Tuesday, April 14, 2009

Faces of Indego Africa

Last month, I featured a series of posts on Philanthropy in Africa, highlighting people and organizations that benefit Africa. Since then, I've received many emails from people who are dedicating their lives to support the people of Africa. Most popular among them are campaigns to increase literacy, and helping African workers use their talents to make a living.


Indego Africa -- which stands for INdependence, DEvelopment, and GOvernance -- is an innovative social enterprise built upon the belief that women in Rwanda can lift themselves out of poverty. Indego Africa provides more than 200 Rwandan artisans with access to the global marketplace, enabling them to sell their vibrant handicrafts for a fair wage.

Indego Africa's handicrafts are currently on sale in dozens of retail stores in the U.S, including the Art Institute of Chicago and the Holocaust Museum in DC, and on its WEBSTORE. Indego Africa then applies 100% of profits to its long-term skills training programs in financial management, accounting, computer usage, and literacy, which are administered by Rwanda's top university students.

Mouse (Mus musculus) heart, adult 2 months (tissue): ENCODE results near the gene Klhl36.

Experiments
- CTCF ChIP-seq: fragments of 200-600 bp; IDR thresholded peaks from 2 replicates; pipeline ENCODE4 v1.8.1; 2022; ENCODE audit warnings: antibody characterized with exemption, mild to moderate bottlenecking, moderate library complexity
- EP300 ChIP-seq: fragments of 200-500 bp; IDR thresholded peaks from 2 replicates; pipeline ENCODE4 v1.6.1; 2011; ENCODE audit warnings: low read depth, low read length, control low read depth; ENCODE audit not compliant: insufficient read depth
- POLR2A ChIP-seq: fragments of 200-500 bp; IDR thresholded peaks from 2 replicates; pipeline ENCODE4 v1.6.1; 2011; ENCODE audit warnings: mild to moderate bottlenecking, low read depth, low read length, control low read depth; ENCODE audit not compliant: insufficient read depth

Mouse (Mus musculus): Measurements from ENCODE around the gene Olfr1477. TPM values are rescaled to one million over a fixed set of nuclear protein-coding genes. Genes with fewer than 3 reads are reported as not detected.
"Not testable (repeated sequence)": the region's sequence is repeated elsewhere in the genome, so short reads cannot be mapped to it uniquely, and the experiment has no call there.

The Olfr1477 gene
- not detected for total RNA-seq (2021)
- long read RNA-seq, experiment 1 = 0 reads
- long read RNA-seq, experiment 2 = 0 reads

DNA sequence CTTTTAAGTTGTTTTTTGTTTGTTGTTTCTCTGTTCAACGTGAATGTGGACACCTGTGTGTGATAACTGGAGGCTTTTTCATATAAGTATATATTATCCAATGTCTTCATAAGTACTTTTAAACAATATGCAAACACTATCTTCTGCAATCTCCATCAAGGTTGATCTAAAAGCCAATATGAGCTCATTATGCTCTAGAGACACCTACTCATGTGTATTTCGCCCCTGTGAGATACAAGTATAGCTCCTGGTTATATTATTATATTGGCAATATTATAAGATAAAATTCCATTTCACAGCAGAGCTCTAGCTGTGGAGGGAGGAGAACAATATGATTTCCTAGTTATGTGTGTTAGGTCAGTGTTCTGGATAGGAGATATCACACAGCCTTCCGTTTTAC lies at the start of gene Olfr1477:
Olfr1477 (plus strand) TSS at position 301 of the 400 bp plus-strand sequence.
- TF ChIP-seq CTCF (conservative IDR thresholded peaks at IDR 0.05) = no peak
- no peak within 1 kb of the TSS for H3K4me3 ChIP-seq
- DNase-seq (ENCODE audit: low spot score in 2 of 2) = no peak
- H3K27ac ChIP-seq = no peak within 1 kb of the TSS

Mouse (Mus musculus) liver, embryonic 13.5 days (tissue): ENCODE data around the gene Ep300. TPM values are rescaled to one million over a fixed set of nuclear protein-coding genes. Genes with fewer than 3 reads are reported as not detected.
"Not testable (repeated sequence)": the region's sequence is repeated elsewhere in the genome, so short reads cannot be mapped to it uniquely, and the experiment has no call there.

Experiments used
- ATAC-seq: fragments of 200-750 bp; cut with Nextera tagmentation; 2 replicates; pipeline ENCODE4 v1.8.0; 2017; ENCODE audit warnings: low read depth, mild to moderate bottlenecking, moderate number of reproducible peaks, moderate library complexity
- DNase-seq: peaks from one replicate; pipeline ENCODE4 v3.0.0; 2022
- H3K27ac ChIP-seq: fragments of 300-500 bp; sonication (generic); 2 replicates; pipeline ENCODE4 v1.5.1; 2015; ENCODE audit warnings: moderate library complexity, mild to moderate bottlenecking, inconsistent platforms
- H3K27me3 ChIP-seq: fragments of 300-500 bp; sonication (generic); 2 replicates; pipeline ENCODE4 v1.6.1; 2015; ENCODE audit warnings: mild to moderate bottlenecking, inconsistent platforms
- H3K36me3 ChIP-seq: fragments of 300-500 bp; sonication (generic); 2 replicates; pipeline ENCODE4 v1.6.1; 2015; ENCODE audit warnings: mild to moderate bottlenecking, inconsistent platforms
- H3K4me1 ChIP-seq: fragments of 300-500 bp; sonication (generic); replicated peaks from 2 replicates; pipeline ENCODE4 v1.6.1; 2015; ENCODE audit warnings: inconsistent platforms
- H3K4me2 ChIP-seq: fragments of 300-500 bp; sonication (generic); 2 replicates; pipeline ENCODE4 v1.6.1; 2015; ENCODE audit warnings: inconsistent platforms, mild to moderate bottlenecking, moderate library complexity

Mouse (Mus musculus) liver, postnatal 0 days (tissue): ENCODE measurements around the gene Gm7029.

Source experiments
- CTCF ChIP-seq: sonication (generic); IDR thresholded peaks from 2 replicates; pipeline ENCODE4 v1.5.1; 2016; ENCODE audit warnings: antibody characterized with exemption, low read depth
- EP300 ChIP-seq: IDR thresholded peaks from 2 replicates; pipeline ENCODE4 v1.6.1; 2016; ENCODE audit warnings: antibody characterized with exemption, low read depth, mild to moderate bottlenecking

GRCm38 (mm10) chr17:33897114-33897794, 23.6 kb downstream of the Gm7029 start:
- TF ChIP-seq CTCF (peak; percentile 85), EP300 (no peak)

On Thursday, March 26th in NYC, Indego Africa and the Soufer Gallery held 'The Faces of Indego Africa,' a fundraiser celebrating art and social enterprise. The event featured a collection of photographs by Benjamin Stone, Senior Vice President and General Counsel for the organization, that captures the stories of women and children who benefit from Indego Africa and their innovative approach to defeating poverty.

The event raised nearly $6,000 for its training programs, and you can read more about the event at Indego Africa's blog here.

In the photo above is Benjamin Stone along with Matt Mitro, Founder and President. Visit the website at http://indegoafrica.org/ for more information and to purchase prints, and visit the webstore to purchase lovely baskets handmade in Rwanda here.

{Thanks Benjamin}

1 comment:

William said...

I've seen these photos up close, and they really do depict the character of these women who have overcome the trauma of the genocide to take ownership over their lives and their work.

I'm actually an Indego Africa donor, and though I'm not able to give much, I'm proud to have given what little I can to help them get their business underway.

And of course, the Rwandan crafts they make are incredible-- the Plateau baskets are my favorite!